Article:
• Aug. 26, 2011, 4:09 p.m. CST

    Giacchino whiffed badly on the Star Trek

    by Brian Hopper

    score... it's almost as if everything associated with that shite storm was required to be crappy, from the brewery engine room to the "screenplay." Giacchino is hit or miss. Nevertheless, I'll defend him always for the clever, on-point Incredibles score. Top notch.

  • Aug. 26, 2011, 4:22 p.m. CST

    It gives me Goldsmith nerdgasms

    by Brian Hopper

    to see Masada and Bad Girls on the soundtrack roundup. Even when I was a kid I loved Goldsmith's grand and stirring Masada theme and could tell it was vastly superior to most music you typically found in TV and movies. http://www.youtube.com/watch?v=Y6U3S9AwbTI (Masada is a greatly underrated TV movie and Peter O'Toole — what else is new? — soars in it.) And the first 1:10 alone of The Hanging from Goldsmith's Bad Girls explains why he was so freaking great. SOOO stirring and inspirational. http://www.youtube.com/watch?v=ARtxiHtb2g0 Buy these soundtracks!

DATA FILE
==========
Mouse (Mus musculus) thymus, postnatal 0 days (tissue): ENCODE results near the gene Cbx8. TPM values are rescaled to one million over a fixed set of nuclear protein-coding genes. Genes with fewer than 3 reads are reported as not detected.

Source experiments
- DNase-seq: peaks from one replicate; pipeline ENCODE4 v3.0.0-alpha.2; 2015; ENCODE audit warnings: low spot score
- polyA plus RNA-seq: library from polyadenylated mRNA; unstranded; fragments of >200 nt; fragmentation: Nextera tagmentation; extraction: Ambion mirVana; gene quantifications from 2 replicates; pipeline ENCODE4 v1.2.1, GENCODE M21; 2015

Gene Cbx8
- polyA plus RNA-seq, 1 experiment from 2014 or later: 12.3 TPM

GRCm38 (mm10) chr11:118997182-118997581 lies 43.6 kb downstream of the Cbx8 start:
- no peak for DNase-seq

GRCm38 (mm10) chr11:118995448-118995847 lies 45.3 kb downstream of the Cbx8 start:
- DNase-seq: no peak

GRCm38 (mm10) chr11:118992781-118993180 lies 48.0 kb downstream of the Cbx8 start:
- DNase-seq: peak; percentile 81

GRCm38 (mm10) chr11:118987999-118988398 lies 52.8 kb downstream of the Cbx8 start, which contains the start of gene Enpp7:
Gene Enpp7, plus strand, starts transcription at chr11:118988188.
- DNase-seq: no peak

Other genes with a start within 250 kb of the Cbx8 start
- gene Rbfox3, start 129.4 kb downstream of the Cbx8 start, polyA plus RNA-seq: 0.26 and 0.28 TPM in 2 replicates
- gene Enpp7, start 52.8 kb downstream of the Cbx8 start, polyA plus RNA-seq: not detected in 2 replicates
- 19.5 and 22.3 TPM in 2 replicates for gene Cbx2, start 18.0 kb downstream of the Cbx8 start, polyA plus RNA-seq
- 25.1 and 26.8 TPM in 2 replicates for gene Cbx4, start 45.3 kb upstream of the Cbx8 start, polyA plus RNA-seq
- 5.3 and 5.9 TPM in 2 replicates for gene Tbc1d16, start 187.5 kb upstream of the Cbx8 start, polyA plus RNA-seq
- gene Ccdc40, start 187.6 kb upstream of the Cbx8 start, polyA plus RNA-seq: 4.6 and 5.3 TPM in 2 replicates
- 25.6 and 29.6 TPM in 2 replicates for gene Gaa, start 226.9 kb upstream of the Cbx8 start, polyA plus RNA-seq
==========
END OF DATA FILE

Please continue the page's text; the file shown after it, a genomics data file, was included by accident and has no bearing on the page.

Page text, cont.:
• Aug. 26, 2011, 5:08 p.m. CST

    I'm having a scoregasm!!!

    by AspectRatio235

    AAAAHHHHH!!!!

  • Aug. 26, 2011, 6:53 p.m. CST

    ty Scorekeeper (and correct plug-o-link)

    by justmyluck

    ... yes, as long as Intrada isn't playing 'design a soundtrack', from oodles of resources, it's all good! Here's the right link to the recent European FLASH GORDON CD re-issue on Amazon UK, which I blundered, above - and, the TB software seems to partially eat a post containing a link, so we'll try again... http://tinyurl.com/3whhfjs The second disc isn't much, but the OST disc is remastered, reproduces some of the vinyl art, comes in a Euro-jewel collector case (worth the eleven pounds).

  • Aug. 29, 2011, 7:55 a.m. CST